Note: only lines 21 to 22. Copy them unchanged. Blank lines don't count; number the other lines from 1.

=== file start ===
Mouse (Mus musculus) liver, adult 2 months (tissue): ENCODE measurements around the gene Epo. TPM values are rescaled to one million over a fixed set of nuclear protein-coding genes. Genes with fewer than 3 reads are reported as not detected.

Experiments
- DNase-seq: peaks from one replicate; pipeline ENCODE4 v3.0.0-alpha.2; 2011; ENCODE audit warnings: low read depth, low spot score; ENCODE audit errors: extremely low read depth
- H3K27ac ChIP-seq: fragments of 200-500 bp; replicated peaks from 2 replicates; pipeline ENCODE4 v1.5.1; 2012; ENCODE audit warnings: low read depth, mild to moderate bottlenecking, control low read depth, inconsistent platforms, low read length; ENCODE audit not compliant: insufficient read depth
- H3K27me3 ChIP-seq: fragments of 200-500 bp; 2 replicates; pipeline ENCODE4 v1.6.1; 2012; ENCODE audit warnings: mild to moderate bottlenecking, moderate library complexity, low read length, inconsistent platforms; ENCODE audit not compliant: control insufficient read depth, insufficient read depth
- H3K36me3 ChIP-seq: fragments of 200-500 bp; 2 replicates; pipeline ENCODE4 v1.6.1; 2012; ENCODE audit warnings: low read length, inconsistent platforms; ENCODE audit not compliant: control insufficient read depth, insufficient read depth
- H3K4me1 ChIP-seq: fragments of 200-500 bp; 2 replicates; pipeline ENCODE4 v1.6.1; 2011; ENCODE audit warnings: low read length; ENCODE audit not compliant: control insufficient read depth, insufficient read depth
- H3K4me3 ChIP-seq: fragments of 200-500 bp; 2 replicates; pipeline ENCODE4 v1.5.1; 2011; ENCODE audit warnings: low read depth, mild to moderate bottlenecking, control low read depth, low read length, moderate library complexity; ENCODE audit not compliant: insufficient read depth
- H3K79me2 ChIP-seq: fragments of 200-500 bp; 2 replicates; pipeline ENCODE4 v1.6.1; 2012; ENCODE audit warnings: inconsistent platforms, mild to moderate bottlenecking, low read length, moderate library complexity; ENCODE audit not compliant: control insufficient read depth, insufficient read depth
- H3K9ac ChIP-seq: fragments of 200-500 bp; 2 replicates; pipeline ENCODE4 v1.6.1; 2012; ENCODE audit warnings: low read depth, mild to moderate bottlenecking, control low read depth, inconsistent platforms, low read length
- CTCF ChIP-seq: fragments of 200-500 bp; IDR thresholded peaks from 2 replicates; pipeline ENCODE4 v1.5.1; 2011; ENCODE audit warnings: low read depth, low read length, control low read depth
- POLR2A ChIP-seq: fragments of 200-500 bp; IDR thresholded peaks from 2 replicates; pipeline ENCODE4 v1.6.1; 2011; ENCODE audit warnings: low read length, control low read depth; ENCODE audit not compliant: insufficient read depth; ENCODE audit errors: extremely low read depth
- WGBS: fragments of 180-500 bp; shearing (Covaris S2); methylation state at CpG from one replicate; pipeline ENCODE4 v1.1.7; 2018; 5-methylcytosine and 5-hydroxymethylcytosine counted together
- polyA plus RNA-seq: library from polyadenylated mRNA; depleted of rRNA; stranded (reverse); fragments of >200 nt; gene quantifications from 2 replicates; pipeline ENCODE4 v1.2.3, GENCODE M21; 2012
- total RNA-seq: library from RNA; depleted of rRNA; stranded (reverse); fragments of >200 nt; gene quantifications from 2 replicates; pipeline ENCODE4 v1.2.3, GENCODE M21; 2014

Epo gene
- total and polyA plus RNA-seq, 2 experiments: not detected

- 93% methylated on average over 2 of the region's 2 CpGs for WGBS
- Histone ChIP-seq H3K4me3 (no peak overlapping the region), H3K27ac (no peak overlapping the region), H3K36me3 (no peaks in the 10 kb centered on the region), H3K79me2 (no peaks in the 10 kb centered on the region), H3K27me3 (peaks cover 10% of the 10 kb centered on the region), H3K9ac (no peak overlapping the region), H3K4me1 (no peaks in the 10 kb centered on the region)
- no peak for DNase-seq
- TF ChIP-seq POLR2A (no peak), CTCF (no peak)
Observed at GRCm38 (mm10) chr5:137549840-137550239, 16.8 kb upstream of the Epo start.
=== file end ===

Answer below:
- TF ChIP-seq POLR2A (no peak), CTCF (no peak)
Observed at GRCm38 (mm10) chr5:137549840-137550239, 16.8 kb upstream of the Epo start.